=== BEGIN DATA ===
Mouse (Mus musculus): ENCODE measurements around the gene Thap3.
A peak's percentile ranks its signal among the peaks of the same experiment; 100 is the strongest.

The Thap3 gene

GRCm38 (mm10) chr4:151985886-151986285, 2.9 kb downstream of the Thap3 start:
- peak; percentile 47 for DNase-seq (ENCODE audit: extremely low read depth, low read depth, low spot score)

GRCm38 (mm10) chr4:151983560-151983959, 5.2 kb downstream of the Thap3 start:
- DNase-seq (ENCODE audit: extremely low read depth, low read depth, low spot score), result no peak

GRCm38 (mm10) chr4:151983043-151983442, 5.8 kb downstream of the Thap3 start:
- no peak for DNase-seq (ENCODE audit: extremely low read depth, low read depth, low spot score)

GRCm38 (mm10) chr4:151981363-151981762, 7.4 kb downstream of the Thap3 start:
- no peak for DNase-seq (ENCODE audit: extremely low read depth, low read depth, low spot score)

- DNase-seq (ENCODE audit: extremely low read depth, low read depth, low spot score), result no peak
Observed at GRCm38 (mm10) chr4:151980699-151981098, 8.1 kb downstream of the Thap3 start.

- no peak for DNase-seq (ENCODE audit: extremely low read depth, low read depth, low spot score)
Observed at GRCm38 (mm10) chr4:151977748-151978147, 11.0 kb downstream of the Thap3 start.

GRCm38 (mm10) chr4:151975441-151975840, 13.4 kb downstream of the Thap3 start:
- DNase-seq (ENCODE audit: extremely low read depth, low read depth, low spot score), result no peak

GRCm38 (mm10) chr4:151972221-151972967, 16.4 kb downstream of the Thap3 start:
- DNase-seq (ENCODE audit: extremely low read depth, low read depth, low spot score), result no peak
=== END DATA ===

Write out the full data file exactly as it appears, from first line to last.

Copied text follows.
Mouse (Mus musculus): ENCODE measurements around the gene Thap3.
A peak's percentile ranks its signal among the peaks of the same experiment; 100 is the strongest.

The Thap3 gene

GRCm38 (mm10) chr4:151985886-151986285, 2.9 kb downstream of the Thap3 start:
- peak; percentile 47 for DNase-seq (ENCODE audit: extremely low read depth, low read depth, low spot score)

GRCm38 (mm10) chr4:151983560-151983959, 5.2 kb downstream of the Thap3 start:
- DNase-seq (ENCODE audit: extremely low read depth, low read depth, low spot score), result no peak

GRCm38 (mm10) chr4:151983043-151983442, 5.8 kb downstream of the Thap3 start:
- no peak for DNase-seq (ENCODE audit: extremely low read depth, low read depth, low spot score)

GRCm38 (mm10) chr4:151981363-151981762, 7.4 kb downstream of the Thap3 start:
- no peak for DNase-seq (ENCODE audit: extremely low read depth, low read depth, low spot score)

- DNase-seq (ENCODE audit: extremely low read depth, low read depth, low spot score), result no peak
Observed at GRCm38 (mm10) chr4:151980699-151981098, 8.1 kb downstream of the Thap3 start.

- no peak for DNase-seq (ENCODE audit: extremely low read depth, low read depth, low spot score)
Observed at GRCm38 (mm10) chr4:151977748-151978147, 11.0 kb downstream of the Thap3 start.

GRCm38 (mm10) chr4:151975441-151975840, 13.4 kb downstream of the Thap3 start:
- DNase-seq (ENCODE audit: extremely low read depth, low read depth, low spot score), result no peak

GRCm38 (mm10) chr4:151972221-151972967, 16.4 kb downstream of the Thap3 start:
- DNase-seq (ENCODE audit: extremely low read depth, low read depth, low spot score), result no peak